Professor Smith has been studying the knights, knaves, and liars in their villages, and is currently living among them. You and your guide (who is a knight) approach a fork in the road and see five people standing in a line facing you. Your guide tells you there is one person he knows to be a knight, one person he knows to be a liar, one person he knows to be a knave, one he doesn't know at all, and Professor Smith. They said:
A: I am a knight.
B: I am a knight.
C: I am a knave.
D: I am a knave.
E: I am a knight.
A: E is a knave.
B: A is a knave.
C: D is a liar.
D: C is a knave.
E: B is a knight.
A: D's first statement is a lie.
B: C's first statement is a lie.
C: A's second statement is a lie.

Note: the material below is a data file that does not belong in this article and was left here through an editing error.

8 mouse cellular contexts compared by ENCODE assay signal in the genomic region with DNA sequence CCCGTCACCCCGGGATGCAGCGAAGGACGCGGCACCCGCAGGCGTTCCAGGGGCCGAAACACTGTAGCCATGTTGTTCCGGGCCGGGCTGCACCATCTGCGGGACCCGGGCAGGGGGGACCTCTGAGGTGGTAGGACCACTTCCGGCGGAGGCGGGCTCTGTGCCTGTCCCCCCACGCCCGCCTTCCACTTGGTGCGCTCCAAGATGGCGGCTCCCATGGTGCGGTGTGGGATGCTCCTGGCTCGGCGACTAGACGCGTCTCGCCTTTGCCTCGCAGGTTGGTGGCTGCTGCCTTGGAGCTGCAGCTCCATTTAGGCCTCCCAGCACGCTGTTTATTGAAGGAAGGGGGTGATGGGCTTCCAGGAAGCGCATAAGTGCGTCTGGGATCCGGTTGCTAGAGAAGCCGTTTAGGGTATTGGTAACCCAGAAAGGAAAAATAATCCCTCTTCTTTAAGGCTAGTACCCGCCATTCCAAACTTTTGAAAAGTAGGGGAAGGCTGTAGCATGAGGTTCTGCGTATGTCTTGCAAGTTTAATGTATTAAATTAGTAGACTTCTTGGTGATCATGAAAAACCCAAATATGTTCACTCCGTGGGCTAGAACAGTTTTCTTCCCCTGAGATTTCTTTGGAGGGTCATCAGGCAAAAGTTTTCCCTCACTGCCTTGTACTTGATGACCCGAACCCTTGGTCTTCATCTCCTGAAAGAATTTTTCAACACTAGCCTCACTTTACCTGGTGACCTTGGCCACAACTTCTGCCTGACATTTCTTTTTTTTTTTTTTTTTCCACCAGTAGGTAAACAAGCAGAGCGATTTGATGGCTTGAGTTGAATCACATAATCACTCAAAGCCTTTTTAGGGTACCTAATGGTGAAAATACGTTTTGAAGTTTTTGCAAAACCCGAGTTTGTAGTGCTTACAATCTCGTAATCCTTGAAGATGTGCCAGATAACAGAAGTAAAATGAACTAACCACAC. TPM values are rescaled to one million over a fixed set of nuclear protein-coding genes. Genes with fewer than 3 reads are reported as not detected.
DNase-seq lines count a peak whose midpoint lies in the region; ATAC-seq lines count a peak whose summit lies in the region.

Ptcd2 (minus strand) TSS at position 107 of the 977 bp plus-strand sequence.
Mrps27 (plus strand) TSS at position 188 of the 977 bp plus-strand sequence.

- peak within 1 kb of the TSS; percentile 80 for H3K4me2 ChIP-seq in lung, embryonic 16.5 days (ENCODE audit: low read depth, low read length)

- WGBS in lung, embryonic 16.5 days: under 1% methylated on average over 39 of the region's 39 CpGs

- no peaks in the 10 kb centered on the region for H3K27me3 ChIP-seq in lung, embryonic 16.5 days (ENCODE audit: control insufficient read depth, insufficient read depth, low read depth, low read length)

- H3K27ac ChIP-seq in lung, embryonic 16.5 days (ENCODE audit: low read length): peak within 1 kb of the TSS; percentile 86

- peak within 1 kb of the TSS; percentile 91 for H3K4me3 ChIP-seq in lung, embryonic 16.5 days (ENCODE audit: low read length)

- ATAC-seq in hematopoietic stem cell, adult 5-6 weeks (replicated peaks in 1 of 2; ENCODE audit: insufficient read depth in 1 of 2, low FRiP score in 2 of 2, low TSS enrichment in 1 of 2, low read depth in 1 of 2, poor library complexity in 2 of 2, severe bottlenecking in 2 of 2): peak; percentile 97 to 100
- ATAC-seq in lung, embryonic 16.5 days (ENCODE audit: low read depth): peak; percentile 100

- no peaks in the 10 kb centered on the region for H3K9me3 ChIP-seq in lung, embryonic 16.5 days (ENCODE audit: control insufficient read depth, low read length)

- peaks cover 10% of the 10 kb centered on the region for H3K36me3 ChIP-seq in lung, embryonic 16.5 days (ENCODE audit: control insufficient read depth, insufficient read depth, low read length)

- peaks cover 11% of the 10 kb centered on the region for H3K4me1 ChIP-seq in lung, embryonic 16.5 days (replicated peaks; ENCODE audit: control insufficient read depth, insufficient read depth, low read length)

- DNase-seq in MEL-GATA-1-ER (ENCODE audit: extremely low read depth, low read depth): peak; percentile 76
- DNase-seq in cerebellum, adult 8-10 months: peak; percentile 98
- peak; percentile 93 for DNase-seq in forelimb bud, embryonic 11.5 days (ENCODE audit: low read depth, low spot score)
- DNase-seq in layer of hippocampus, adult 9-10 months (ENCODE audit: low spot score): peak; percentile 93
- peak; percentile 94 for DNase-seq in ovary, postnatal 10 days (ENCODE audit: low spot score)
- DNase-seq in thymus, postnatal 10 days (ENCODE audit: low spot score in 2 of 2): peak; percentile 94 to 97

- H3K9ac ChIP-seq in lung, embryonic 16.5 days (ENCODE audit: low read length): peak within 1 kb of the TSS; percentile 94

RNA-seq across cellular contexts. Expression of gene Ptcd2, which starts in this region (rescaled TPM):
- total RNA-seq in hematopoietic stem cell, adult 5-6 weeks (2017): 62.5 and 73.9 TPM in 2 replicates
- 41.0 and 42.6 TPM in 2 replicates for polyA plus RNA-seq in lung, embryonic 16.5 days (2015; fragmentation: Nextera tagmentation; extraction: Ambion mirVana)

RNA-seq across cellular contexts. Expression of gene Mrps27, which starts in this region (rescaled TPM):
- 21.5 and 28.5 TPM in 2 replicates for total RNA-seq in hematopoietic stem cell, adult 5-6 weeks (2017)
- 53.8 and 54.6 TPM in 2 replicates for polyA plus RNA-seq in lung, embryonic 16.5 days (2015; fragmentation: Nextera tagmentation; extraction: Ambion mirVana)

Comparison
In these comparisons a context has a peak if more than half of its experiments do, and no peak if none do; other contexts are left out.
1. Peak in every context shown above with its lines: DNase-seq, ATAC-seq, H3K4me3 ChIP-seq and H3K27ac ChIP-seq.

D: B's third statement is true.
E: C's second statement is true.
A: D is Professor Smith.
B: C is not Professor Smith.
C: I am Professor Smith.
D: A is Professor Smith.
E: I am not Professor Smith.
Which one is Professor Smith? Remember: Knights always tell the truth. Liars always lie. Knaves alternate between truths and lies. Professor Smith is one of these three types, but you don't know which.
A Knave
B Knight
C Liar
D Knave  Professor Smith
E Knave
Notation A1 is A's first comment. B2 is B's second comment.
If D1 is true then D is a knave and D2 is false by alternating trues and false. If D1 is false then D is a liar and D2 is also false. Thus D2 is a lie.
Since D2 is a lie C1 is a lie and C is a liar.
Since C is a liar, from C2, D is not a liar and must be a knave.
Since C is a liar, from C3, A2 is the truth and E is a knave.
With E being a knave, E1 is a lie and thus E2 is the truth making B a knight.
Since B is a knight, from B2, A is a knave.
With A being a knave, and A1 being false, A2 and A4 must be true, and D is Professor Smith.

Posted by Leming
on 20050713 06:14:01